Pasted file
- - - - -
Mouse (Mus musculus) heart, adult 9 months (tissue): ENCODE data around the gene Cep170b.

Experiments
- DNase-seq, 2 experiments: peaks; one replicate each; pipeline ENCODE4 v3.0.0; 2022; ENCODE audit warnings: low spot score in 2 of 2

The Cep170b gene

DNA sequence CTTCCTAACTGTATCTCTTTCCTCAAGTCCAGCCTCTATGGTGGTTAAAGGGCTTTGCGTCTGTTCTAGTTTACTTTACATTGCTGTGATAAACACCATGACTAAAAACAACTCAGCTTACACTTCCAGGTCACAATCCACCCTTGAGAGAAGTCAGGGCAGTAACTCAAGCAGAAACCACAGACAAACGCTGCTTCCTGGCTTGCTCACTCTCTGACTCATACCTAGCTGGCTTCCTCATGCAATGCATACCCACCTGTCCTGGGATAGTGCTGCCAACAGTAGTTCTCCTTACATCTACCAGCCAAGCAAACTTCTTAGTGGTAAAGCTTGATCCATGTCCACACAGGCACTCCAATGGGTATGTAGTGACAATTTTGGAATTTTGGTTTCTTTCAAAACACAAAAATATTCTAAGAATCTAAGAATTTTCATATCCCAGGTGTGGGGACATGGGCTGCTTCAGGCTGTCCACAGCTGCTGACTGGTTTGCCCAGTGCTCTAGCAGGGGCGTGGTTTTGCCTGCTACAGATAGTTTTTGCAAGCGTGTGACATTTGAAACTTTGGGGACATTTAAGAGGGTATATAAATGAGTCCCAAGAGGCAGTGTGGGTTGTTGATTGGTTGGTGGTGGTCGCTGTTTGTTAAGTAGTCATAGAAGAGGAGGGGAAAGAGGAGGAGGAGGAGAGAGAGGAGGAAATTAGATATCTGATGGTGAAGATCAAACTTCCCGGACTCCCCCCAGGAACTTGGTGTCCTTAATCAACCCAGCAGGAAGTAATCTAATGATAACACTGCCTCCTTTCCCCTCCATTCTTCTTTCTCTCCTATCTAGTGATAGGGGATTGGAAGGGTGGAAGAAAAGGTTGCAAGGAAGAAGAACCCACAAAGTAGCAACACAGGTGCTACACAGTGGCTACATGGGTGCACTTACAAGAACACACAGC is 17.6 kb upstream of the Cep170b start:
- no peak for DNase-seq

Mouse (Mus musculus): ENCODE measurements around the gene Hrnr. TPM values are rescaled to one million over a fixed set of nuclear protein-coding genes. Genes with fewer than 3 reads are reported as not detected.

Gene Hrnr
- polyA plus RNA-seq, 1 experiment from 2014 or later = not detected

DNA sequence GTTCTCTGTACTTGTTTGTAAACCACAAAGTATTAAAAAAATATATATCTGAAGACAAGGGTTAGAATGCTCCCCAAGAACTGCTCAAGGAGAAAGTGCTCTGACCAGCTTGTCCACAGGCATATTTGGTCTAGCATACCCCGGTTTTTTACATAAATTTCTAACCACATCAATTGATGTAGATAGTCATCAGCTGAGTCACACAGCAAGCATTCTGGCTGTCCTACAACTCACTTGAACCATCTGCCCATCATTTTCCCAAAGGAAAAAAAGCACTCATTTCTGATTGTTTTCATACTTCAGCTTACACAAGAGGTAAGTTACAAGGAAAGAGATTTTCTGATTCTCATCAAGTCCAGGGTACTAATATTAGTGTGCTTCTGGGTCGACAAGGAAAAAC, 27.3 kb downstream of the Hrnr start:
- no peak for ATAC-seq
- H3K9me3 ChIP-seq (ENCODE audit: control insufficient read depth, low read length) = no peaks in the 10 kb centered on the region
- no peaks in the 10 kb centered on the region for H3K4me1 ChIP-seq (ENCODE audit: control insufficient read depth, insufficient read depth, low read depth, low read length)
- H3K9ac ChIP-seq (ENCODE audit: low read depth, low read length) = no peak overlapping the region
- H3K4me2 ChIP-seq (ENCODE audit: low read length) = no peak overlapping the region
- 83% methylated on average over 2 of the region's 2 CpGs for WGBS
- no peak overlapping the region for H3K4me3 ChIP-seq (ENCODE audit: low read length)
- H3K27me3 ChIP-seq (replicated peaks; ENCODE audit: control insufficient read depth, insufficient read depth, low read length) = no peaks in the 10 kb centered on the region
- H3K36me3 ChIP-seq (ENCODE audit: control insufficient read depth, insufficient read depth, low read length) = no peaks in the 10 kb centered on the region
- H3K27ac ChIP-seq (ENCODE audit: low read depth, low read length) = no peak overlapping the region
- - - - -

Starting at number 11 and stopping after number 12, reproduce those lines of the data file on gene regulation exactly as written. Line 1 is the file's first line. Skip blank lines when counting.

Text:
- no peak for ATAC-seq
- H3K9me3 ChIP-seq (ENCODE audit: control insufficient read depth, low read length) = no peaks in the 10 kb centered on the region